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Justice ministry to dispatch human rights commissioner to immigration detention centers

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A Moroccan man is detained ― on his stomach with his feet and hands tied behind his back and his head bound in protective gear ― at Hwaseong Immigration Detention Center in Gyeonggi Province, in this video footage recorded in June 2021. Courtesy of Duroo Association for Public Interest Law
A Moroccan man is detained ― on his stomach with his feet and hands tied behind his back and his head bound in protective gear ― at Hwaseong Immigration Detention Center in Gyeonggi Province, in this video footage recorded in June 2021. Courtesy of Duroo Association for Public Interest Law

By Lee Hae-rin

The Ministry of Justice plans to improve foreign national detainees' human rights at immigration detention centers and immigration waiting rooms at airports.

According to a public notice on its push for a partial revision of laws and regulations governing the procedures for detaining undocumented immigrants in custody, Wednesday, a commissioner is to be dispatched to inspect human rights conditions at the facilities.

The plan comes after the ministry's acknowledgement last November of human rights violations by the immigration authorities.

A Moroccan man in his 30s was subject to inhumane treatment while being detained at Hwaseong Immigration Detention Center last March. Video footage showing the detainee hogtied and with his head in protective headgear bound with box tape and cable ties drew fierce criticism. The ministry promised to improve the detainment system.

In the public notice, the ministry removed "rope" from the list of "protective equipment" used at immigration detention centers and instead added "ankle guards," "protective guards" and "protective chairs" instead, aiming to treat detainees more humanely.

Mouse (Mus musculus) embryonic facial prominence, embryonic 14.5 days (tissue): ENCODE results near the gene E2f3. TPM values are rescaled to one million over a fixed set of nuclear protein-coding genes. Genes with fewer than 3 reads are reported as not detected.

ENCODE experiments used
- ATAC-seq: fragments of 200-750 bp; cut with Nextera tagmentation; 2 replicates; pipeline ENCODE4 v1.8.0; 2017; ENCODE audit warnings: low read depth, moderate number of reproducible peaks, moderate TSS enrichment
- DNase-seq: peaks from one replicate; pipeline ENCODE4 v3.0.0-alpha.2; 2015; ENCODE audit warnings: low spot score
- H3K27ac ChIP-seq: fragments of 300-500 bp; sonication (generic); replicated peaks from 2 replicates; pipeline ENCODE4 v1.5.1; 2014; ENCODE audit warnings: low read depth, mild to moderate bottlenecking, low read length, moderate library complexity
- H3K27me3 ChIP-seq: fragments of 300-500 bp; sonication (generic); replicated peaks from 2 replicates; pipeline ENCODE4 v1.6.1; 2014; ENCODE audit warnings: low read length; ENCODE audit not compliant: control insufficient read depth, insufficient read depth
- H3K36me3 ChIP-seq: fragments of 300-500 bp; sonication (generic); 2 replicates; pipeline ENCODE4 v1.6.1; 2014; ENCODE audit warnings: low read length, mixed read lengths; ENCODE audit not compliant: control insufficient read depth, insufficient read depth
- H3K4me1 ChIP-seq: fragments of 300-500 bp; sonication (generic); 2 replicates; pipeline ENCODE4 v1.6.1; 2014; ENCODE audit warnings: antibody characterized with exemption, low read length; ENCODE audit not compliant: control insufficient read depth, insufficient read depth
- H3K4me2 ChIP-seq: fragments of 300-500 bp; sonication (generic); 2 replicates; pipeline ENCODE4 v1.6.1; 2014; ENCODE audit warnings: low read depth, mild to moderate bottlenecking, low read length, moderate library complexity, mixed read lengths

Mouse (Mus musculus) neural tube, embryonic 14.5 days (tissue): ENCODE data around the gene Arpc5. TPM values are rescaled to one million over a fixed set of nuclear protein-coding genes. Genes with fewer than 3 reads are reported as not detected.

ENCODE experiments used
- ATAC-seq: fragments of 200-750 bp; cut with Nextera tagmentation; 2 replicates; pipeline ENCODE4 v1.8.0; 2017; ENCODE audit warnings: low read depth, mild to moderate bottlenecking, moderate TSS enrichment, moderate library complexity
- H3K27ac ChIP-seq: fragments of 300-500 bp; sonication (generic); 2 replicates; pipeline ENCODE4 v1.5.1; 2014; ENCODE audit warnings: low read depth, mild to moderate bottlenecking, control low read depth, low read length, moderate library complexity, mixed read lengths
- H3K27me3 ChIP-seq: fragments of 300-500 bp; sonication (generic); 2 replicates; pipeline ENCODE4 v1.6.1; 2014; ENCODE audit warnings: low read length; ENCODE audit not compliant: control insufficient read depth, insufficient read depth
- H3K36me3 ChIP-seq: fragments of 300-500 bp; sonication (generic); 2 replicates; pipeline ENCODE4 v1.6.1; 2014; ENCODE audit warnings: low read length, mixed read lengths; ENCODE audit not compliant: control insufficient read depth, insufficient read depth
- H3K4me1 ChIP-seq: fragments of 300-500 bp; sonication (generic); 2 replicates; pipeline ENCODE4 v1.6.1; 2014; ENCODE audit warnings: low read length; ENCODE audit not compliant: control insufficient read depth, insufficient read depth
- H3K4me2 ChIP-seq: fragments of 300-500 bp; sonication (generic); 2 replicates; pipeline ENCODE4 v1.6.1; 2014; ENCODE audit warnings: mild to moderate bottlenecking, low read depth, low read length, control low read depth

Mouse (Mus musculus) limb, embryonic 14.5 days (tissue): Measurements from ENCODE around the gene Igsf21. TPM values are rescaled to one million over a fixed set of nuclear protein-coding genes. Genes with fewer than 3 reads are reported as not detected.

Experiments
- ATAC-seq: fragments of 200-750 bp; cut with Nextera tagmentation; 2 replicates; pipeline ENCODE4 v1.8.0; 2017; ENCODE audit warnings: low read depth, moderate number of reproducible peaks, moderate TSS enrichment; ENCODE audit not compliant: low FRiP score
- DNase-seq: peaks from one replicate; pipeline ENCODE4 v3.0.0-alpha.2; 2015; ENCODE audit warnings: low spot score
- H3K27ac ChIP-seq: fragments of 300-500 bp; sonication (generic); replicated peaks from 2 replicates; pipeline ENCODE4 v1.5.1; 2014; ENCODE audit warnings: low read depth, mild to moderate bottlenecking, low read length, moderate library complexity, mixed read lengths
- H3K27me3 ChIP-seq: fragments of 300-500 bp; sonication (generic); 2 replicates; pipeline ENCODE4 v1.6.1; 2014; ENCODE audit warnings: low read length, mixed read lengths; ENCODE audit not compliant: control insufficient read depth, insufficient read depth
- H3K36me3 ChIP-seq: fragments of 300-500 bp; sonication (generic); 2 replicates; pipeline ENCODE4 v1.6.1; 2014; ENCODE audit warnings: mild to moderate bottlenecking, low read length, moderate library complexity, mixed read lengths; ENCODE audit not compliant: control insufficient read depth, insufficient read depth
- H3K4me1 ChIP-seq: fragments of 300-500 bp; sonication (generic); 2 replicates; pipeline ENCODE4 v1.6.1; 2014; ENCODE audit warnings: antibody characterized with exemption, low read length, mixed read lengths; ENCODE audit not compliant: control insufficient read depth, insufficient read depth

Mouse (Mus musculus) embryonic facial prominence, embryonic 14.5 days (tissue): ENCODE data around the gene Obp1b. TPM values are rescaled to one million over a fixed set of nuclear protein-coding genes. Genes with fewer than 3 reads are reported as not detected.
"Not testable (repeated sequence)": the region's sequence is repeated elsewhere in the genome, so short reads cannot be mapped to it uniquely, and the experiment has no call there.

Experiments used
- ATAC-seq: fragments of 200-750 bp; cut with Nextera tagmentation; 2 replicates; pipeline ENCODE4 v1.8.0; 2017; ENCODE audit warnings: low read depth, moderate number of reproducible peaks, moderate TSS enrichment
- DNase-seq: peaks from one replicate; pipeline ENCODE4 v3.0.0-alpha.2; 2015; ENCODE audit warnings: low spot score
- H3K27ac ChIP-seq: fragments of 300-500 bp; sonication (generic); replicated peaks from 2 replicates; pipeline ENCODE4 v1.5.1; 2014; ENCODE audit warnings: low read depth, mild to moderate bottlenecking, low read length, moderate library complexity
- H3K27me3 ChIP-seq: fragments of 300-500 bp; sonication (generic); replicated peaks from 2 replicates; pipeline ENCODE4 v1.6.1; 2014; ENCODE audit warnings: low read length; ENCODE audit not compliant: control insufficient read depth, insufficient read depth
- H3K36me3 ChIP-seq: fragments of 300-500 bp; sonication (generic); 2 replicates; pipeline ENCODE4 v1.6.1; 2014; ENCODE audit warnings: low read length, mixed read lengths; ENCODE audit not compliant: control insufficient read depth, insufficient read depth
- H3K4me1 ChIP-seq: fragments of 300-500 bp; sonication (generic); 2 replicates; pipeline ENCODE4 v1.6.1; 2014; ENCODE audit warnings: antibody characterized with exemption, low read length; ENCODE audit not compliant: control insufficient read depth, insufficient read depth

Also, the regulations on the use of this gear have become stricter. They should not be used in any disciplinary action and the use of force is only allowed in urgent situations in which there is no time to seek permission from the center's chief.

The period of custody has been set for a maximum of 72 hours. Custody can be extended once before the term expires, and detainees cannot be taken into custody again until 24 hours have passed since the end of the previous detention.

International airport waiting rooms ― where international travelers are detained if they are denied entry into the country for having ambiguous reasons for entry ― have also been criticized for overcrowding and lacking food.

The revised legislation indicates that the airports' immigration center officials must provide foreign detainees with bedding and personal hygiene items, as well as three meals a day and drinks that take into consideration their dietary needs and culture, for each day that they have to spend in such waiting rooms.


Lee Hae-rin lhr@koreatimes.co.kr


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